Friday, December 3

Case of comedian Mike Ward: a debate that began almost a decade ago

The Supreme Court will rule on Friday in the case that the right to freedom of expression of comedian Mike Ward is confronted with the right to dignity of Jérémy Gabriel.

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The Supreme Court of Canada will issue its decision Friday on a case involving a Quebec comedian that is no laughing matter.

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It is about a debate in Quebec that began almost a decade ago when the parents of a young teenager named Jérémy Gabriel, who was born with Treacher Collins syndrome, decided that they could no longer tolerate the jokes of Mike Ward making fun of the physical appearance of your son. The rare genetic disorder causes certain malformations of the head, ears, and palate.

In 2012, Gabriel’s parents decided to take the matter before the Quebec Human Rights Commission. From the beginning, the issue pitted Ward’s right to freedom of expression against Gabriel’s right to dignity, as defined in the Quebec Charter of Human Rights and Freedoms.

Article 10 of the letter establishes: “Everyone has the right to full and equal recognition and exercise of their human rights and freedoms, without distinction, exclusion or preference based on… a disability or the use of any means to alleviate a disability. Discrimination exists when such distinction, exclusion or preference has the effect of nullifying or impairing that right “.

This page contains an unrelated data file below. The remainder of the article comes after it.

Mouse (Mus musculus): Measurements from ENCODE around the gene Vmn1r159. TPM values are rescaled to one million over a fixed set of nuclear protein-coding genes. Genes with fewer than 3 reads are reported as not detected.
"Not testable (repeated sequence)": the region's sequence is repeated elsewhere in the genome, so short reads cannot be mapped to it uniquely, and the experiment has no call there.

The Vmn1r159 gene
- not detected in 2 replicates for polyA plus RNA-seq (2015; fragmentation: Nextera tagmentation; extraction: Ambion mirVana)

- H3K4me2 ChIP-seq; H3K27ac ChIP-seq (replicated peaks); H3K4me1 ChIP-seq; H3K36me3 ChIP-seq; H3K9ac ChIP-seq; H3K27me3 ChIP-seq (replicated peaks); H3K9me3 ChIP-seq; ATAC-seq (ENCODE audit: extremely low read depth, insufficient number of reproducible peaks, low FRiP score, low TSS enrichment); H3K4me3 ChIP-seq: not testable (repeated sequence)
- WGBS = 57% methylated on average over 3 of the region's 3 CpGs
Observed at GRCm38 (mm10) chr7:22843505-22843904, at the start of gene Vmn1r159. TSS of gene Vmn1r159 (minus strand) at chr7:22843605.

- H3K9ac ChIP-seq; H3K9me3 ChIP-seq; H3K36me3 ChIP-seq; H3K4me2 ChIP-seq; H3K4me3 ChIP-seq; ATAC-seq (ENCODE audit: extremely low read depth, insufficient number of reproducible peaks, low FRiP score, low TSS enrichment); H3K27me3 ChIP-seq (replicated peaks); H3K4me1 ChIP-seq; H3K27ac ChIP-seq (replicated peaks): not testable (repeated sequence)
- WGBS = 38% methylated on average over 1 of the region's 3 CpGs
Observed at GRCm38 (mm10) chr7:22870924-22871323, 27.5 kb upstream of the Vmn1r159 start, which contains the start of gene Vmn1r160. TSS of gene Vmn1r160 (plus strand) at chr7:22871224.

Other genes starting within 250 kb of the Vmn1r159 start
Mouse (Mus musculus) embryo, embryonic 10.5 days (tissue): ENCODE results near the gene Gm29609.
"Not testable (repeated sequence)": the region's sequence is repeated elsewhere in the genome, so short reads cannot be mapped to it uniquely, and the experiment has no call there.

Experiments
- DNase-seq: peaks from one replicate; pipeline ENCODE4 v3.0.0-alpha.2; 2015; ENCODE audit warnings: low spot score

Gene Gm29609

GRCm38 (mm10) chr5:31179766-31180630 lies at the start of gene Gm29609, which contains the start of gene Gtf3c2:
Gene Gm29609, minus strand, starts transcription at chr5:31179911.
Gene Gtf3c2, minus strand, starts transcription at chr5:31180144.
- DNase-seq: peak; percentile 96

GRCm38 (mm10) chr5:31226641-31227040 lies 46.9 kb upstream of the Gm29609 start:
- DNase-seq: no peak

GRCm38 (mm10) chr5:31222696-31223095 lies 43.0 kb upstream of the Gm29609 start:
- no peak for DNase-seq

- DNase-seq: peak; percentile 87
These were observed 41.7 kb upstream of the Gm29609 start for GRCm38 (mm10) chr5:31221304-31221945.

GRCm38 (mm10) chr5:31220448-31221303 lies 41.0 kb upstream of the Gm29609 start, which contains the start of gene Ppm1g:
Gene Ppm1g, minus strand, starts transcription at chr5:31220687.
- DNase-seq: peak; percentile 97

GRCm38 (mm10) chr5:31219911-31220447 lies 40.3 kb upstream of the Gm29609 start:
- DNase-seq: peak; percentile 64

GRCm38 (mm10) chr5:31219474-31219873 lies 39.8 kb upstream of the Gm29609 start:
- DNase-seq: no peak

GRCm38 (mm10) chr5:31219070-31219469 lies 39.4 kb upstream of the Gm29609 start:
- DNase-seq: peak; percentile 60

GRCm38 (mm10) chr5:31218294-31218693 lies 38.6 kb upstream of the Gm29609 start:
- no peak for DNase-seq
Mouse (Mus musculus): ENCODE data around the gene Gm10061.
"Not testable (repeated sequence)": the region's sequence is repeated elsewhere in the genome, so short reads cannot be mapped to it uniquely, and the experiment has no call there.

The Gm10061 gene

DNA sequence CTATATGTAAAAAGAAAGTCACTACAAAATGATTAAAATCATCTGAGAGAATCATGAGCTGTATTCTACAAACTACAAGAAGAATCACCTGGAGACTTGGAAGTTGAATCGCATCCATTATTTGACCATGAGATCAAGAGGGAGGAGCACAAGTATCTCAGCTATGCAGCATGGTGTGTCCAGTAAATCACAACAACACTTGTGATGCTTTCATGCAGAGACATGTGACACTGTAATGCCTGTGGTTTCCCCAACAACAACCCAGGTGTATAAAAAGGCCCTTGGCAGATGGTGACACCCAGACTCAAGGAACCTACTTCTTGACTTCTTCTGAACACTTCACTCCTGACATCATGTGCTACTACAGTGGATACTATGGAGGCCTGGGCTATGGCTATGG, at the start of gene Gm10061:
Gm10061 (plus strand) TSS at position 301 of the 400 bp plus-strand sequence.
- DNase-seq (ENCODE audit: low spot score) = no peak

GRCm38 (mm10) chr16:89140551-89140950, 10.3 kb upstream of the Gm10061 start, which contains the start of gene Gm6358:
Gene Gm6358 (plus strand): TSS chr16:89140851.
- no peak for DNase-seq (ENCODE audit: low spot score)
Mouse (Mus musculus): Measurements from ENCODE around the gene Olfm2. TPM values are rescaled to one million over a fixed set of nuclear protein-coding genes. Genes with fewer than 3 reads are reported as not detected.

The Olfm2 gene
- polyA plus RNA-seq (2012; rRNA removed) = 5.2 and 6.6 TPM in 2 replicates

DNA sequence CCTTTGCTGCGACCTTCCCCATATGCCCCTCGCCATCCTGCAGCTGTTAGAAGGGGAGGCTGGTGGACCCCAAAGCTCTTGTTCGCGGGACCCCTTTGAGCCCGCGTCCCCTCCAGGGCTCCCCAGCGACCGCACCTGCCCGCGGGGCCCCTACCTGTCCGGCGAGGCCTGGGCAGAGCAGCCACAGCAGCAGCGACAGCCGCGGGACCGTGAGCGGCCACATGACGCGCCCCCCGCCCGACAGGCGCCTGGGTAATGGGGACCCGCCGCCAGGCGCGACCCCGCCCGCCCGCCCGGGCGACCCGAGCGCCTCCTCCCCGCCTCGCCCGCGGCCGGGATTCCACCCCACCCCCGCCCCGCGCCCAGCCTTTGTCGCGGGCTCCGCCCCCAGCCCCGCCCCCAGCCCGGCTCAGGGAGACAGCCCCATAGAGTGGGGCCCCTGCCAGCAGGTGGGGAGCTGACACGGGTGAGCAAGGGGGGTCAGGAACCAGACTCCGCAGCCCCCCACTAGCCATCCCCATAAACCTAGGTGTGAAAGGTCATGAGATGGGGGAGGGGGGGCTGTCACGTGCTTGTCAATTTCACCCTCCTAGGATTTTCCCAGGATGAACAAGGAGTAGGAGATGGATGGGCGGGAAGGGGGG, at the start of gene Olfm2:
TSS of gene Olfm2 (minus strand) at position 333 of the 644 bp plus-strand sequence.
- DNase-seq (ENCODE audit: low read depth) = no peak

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The Human Rights Court ruled that Ward went too far in the jokes he made during a comedy tour and in the videos the comedian created and posted on his website. During a sketch that Ward referred to as The Untouchables, he made jokes about Quebec celebrities such as Céline Dion, Ariane Moffat and Gabriel, as he became known as a singer who overcame disabilities brought on by the disorder, including how he was almost completely deaf. at birth.

Jeremy Gabriel appears at a press conference in Montreal on Thursday, July 21, 2016 (Dario Ayala / Montreal Gazette).
Jeremy Gabriel appears at a press conference in Montreal on Thursday, July 21, 2016 (Dario Ayala / Montreal Gazette). Photo by Dario Ayala /Montreal Gazette

Ward referred to Gabriel as “the boy with the subwoofer on his head” and as “ugly.” He also made jokes based on an incorrect assumption that Gabriel was dying. That included a joke in which Ward said he met the teen at a pool supply store, tried to drown him, and joked that the boy couldn’t be killed.

The “subwoofer” comment was a reference to how, in 2003, when Gabriel was six years old, he underwent surgery to have an anchored hearing aid implanted. With the implant, her hearing improved significantly, allowing her to learn to speak and sing.

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Ward appealed, but the Quebec Court of Appeal agreed with the court on the key question of whether Ward went too far. Ward is appealing the appellate court’s decision and the Supreme Court of Canada will make the final decision on the matter on Friday.

The following is a chronology of the case: